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Iowa girls’ state wrestling: Cedar Rapids Prairie’s Mackenzie Childers parlays hard work into state title shot
Childers reaches 125-pound final; Vinton-Shellsburg duo advance to finals; Worthen, Peach, Simon among top seeds to vie for championships; Iowa City West’s Avila returns to final
CORALVILLE – Every ounce of sweat, each droplet of blood and all the sacrifice that has led to exhaustion and sore muscles has been well worth it.
Cedar Rapids Prairie’s Mackenzie Childers parlayed all of her hard work for a shot at her ultimate goal.
“Training longer than everybody else,” Childers said. “Winning every sprint. Training in the offseason, obviously. I’ll go to club and participate in offseason tournaments.
“I really think that’s what it takes to get to where I am now.”
Childers became the Hawks’ first finalist at the inaugural Iowa High School Athletic Union’s state wrestling tournament Saturday at Xtream Arena. The sophomore 125-pounder handled Council Bluffs Lewis Central’s fourth-seeded Sophie Barnes, 10-2, in the semifinal.
“This is really special because I’ve been working for this for so long,” Childers said. “Every wrestler wants to win a state title. Every wrestler wants to be in the state finals. It’s great to have this opportunity.”
Childers (48-0) has pinned 40 of her opponents this season, including her first three state foes. Barnes was the first to reach the third period and go the distance at state. Childers surrendered the opening takedown and faced a rare deficit.
Her reversal with one second left in the first tied the score, reset the match and sparked a 10-0 run that propelled her into the championship match.
“Getting that reversal at the end of the first period really put the match in perspective to me,” Childers said. “We’re tied going into the second period. It’s pretty much like 0-0 where we first started. Now, I just have to score the next point to win this match.”
The feat holds a special meaning to Childers. She complemented the Prairie community for following and encouraging the wrestlers this season. Childers was proud to represent the school in the finals.
“The community at Prairie is amazing,” Childers said. “Everyone is supportive. I have teachers who are live-streaming my matches in classes. It just means a lot to me.”
Childers was one of 13 top-seeded wrestlers to reach the finals. The lone weight without the top seed in the finals was 110. Vinton-Shellsburg’s Bree Swenson played the spoiler.
Swenson handed Osage’s No. 1-seed Jalynn Goodale her first loss of the season. Swenson reclaimed the lead at 8-7 when she stuck Goodale in 4:53.
“I’ve been working for this all season,” Swenson said. “It’s pretty exciting.”
Swenson rolled to the semifinals with two pins and an 8-0 major decision. She approached it like every other match.
“I stayed in the right mindset,” Swenson said. “I kept focus. I did my regular warmup and got ready for it.”
The Vikings’ Chloe Sanders joined Swenson in the finals. She has matched Swenson result for result, opening with two pins and a major decision. Swenson pinned East Buchanan’s Destiny Krum to reach the 130 final.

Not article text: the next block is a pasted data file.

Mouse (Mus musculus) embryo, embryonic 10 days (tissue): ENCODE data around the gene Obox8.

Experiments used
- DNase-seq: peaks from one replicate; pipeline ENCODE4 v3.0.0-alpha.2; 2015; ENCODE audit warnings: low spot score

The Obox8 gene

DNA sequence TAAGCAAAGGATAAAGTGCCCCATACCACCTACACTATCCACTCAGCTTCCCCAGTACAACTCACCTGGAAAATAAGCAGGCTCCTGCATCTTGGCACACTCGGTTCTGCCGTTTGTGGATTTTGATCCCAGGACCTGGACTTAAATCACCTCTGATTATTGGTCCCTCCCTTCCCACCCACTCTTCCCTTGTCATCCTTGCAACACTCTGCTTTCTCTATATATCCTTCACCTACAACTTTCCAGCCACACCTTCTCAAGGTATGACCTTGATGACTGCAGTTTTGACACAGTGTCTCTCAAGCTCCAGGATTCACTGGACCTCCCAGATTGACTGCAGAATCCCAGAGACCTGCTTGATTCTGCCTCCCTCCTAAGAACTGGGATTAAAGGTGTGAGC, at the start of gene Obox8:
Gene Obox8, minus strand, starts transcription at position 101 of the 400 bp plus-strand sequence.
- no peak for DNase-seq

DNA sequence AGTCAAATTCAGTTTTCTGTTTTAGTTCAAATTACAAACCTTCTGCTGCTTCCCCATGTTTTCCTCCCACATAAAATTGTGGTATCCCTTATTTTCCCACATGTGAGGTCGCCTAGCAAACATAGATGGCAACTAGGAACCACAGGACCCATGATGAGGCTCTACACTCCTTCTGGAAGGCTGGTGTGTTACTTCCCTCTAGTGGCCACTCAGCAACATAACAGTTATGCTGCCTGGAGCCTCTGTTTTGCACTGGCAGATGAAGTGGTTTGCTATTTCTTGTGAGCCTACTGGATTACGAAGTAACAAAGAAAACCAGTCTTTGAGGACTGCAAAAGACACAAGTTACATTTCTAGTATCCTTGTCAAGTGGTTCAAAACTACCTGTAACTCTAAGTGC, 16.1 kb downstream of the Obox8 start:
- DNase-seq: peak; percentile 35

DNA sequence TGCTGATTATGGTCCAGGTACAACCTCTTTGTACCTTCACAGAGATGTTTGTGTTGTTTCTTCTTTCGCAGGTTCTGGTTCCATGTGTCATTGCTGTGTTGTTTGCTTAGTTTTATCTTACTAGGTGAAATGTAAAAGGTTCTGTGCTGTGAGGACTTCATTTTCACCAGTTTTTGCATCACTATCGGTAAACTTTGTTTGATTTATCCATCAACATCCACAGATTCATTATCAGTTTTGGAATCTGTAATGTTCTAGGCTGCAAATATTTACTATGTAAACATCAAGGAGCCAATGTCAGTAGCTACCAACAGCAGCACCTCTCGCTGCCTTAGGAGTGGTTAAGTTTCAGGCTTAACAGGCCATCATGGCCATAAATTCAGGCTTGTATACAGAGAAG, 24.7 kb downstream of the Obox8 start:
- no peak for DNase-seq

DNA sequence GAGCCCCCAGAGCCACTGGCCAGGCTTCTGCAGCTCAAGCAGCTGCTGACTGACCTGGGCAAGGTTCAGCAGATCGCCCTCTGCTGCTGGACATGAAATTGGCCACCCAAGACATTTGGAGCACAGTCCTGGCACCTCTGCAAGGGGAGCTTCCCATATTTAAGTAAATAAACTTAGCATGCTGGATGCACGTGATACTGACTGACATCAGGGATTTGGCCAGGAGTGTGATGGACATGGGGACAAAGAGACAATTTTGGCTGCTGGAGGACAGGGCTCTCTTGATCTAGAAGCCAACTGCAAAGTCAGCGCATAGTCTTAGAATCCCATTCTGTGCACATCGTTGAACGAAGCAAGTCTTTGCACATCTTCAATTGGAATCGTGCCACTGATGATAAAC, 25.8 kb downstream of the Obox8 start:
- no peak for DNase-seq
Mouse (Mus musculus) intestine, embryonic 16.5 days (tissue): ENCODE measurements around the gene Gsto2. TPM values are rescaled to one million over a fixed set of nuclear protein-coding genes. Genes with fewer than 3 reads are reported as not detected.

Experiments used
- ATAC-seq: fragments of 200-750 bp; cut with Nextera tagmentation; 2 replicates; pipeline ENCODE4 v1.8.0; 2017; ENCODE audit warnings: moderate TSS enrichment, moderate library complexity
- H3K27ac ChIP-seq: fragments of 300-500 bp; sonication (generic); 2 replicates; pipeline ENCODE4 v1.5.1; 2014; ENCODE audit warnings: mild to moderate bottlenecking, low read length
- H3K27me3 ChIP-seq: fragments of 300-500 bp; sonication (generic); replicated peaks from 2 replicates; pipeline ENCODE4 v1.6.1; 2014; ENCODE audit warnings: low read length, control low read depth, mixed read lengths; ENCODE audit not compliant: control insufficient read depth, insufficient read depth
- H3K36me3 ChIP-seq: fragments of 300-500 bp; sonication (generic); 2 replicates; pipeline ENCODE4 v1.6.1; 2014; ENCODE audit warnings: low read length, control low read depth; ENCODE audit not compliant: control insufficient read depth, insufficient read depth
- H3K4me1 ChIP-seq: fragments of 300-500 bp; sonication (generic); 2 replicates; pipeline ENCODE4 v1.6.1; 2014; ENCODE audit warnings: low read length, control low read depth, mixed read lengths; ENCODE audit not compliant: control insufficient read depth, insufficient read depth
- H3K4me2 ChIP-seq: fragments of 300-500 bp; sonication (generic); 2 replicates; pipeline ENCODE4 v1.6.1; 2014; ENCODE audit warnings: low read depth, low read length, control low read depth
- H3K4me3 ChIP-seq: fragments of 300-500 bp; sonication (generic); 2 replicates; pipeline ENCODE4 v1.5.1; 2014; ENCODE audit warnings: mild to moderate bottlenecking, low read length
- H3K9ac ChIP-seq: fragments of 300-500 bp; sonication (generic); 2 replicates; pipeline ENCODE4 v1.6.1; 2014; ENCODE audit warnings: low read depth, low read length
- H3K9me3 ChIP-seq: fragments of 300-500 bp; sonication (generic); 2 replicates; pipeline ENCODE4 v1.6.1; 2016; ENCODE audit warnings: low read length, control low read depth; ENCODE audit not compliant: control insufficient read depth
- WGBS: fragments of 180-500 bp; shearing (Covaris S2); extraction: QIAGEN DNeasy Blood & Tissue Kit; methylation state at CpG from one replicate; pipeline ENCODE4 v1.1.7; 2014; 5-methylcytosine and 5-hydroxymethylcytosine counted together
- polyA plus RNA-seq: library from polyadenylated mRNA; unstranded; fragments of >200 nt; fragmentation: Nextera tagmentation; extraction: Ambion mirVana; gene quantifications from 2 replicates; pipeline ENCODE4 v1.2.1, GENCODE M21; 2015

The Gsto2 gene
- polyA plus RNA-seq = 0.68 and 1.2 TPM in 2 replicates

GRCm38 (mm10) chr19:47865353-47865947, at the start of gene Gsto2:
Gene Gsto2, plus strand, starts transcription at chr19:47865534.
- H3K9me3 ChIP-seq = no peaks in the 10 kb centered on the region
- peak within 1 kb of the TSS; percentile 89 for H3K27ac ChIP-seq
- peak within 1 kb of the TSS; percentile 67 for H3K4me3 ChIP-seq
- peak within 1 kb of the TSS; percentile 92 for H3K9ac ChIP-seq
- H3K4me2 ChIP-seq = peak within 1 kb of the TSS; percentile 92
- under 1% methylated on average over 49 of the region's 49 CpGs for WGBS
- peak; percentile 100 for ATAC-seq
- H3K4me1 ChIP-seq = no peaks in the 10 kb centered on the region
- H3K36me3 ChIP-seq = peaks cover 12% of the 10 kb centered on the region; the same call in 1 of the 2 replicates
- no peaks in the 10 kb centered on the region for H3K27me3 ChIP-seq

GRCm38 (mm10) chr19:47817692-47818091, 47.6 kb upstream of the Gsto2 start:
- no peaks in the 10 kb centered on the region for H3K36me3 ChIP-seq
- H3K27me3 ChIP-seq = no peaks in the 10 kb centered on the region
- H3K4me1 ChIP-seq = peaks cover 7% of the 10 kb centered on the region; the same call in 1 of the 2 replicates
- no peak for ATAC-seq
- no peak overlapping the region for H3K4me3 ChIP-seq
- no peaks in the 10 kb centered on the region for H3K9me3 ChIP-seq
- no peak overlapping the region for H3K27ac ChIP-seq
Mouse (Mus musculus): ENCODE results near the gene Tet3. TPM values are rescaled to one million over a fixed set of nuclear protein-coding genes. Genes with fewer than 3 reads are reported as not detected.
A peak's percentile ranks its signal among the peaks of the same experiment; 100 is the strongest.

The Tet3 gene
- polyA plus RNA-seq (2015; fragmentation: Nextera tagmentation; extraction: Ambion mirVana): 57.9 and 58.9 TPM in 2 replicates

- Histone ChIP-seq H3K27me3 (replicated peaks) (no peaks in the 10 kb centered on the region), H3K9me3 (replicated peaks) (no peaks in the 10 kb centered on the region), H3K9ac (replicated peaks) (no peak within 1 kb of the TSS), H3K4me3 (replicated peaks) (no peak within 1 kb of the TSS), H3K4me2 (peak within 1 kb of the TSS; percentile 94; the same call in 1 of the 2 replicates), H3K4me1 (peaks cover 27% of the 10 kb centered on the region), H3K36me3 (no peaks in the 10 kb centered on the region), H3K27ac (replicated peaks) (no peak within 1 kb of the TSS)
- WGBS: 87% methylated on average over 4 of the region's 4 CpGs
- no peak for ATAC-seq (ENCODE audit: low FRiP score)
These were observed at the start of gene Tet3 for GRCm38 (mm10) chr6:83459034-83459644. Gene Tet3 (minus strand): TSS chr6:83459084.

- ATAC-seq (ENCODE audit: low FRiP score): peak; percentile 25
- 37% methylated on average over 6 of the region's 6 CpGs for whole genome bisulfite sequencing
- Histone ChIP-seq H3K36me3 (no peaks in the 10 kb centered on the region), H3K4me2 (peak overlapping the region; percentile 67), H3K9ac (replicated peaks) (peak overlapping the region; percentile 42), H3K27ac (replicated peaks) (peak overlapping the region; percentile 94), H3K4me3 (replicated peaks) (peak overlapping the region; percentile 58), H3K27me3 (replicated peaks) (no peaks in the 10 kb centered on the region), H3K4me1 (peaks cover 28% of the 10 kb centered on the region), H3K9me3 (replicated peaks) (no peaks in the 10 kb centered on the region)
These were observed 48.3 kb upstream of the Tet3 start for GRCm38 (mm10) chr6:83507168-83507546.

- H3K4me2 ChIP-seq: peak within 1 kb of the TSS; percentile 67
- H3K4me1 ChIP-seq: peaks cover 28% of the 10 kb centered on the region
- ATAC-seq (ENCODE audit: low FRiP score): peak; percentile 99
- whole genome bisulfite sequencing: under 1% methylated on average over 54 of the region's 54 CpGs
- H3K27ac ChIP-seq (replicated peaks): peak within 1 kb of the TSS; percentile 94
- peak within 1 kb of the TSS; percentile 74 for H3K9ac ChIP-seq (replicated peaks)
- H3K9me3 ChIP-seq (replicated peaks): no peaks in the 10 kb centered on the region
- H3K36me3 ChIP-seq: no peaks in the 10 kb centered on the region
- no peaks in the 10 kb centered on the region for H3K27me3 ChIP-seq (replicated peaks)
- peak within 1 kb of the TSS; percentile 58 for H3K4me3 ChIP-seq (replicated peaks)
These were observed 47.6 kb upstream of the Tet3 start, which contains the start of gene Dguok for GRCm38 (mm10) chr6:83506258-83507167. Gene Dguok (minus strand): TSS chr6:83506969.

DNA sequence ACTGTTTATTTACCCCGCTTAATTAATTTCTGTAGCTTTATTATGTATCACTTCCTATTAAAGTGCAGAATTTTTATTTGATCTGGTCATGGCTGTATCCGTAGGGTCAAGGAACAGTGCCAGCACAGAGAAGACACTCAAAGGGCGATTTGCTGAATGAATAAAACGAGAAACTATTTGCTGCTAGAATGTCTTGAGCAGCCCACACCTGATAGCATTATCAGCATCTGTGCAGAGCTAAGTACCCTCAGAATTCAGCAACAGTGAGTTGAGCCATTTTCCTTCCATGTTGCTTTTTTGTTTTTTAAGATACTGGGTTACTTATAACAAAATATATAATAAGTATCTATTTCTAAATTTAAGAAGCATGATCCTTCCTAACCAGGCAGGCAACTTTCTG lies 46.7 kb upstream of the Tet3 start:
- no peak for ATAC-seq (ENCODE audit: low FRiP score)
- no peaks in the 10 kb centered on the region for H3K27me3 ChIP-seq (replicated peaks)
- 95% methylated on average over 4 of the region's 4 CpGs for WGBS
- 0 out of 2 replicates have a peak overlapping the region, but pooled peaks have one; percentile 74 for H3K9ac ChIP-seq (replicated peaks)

Vinton-Shellsburg had five qualifiers with three medalists. Ellie Weets (115) reached the semifinals and finished in the top six.
“We all put the same effort in,” Swenson said. “It’s not just them. It’s been our whole team that has put effort in to make us better and get us here, too.”
Union Community’s Jillian Worthen powered her way to the finals. The top-seeded 105-pound sophomore, known affectionately as “Monster,” pinned Sumner-Fredericksburg’s No. 4 Hillary Trainor in 3:44 of the semifinal.
“I wanted to make it quick so I could rest up for tonight,” Worthen said about resting before the final against Mason City’s No. 7 Layla Phillips.
Worthen pinned her way to the final, which gave her 23 before the championship bout. Being dominant is as important as advancing. Her approach has made her a huge influence on others.
“We practice it every day,” Worthen said. “You’ve got to have some confidence. Confidence is key. It’s mostly mental.
“Like I show every match I am dominant. It is key to all the little girls watching. They are like, ‘I want to be like her.’ I have some older upperclassmen and girls that graduated that were like, ‘Hey, I looked up to you when I started wrestling.’ ”
Similar to Worthen, Iowa Valley’s Emma Peach (145) and Decorah’s Naomi Simon (170) won Iowa Wrestling Coaches and Officials Association girls’ state titles here last year after the IGHSAU announced the sports sanctioning. They both took an unbeaten record into the finals.
Peach made quick work of Ridge View’s No. 5 Isabella Deeds, posting a pin in 1:57. Simon used a second-period takedown and a reversal in the third to beat East Buchanan’s Brooklyn Graham, 4-0.
Iowa City West’s second-seeded Janell Avila returned to the state finals, avenging a regional final loss to East Buchanan’s Keeley Kehrli. Avila built a 5-1 lead and recorded a fall in 5:49. She made her first finals appearance since winning an IWCOA girls’ state title as a freshman for Lisbon.
South Tama’s No. 3 Maeley Elsbury also avenged a previous loss to reach the finals. She turned the tables on Independence’s Dakota Whitman, earning a 5-2 decision in the 135 semifinals.